I went to an orthopedist, who told me no bones had been broken, simply that a ligament had been torn. Should I have gone to physical therapy? Yes. Did I? Nah. I used a different kind of therapy.
I rested it, iced it. I was the girl wearing thick socks and tennis shoes to, at and from work as if they were regular work shoes. I felt sorry for myself for a little while too. I also realized how lucky I was to never have wrecked myself during my glory days on the soccer field in high school and college. Straight up, injuries suck. But they're also important. A lot of mental strength, patience and self-determination are born from life's little ways of forcing you to slow down.
When my body couldn't scream at me any louder to get it out and active again, I bought a new bathing suit and goggles, and headed up to the NY Health and Racquet Club locations that held a pool, at 23rd Street. At home, I'd watch YouTube videos and recall what it was to smoothly execute a flip turn, and the proper freestyle breathing techniques. I started visiting the teeny, crowded, always-a-wait pool two nights a week. I wished I was back in Miami, doing laps here instead.
But what can you do. I was able to swim 30 minutes straight, without stopping, quite easily. Swimming's a very lonely sport. No wonder I never lasted long with it in high school. But, I was incredibly lucky to have this rehabilitating activity to keep my heart rate up and my muscles loose during my otherwise inactive days and nights.
I nervously gave myself two or three days on the slopes, protected in my ACE wrap in my snowboarding boot. It did alright until one or two really tough, tight turns (inevitably due to the fact that the crew took one trail and I had accidentally started down a different one, and was trying to redirect myself), at which point I'd have to call it a day. This was NOT the time to push my ankle.
Maybe now that the Christmas hullabaloo's died down, or the fact that I just turned 30, or because it's going to be 2015 any day now, I decided it's time to get back out there. I have excellent range of motion, and no pain when I walk or climb stairs. I popped into the gym at lunch today and after 20 minutes of stretching, cautiously approached the cross trainer. I set it on a flat grade and only pressed my resistance up to about a 6. I "skied" it out for about ten minutes then climbed up on a treadmill.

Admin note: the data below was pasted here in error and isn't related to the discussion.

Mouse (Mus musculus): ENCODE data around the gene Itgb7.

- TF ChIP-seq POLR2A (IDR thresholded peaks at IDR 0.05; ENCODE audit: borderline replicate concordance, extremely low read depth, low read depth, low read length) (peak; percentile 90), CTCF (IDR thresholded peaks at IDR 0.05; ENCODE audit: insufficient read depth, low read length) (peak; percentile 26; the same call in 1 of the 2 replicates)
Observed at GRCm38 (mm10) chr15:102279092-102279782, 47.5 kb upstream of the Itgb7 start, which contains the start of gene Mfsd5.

I was actually scared of it. I felt like it was going to swallow me whole, like I wouldn't have control over how fast it was going. That my ankle would remember what running feels like and tighten up, or give out. I wished the treads were softer, or had a little more bounce in them. I can imagine it's a similar feeling for anyone starting a weight loss program, or a training regimen. You're filled with doubt. You're filled with fear. Well... this is all I have to say about that:
There are four ways you can handle fear. You can go over it, under it or around it. But if you are ever to put fear behind you, you must walk straight through it. Once you put fear behind you, leave it there.
I walked for a minute at 4.0mph then upped it to 6.2mph and jogged for nine minutes.
...without pain!!! I trotted along, and slowly, every muscle in my lower legs, my abs, woke up. They waved and said, "Oh, hiiiiii! Welcome back, girlfriend! We missed you!" It felt incredible. I'd never doubted myself, or the strength of my body like I did today. I felt ashamed, embarrassed. I'd never dealt with recovering from an injury before. My experience is so minor compared to people who come back from crazy accidents. They are hero's to me. So here I go... baby steps. Without fear.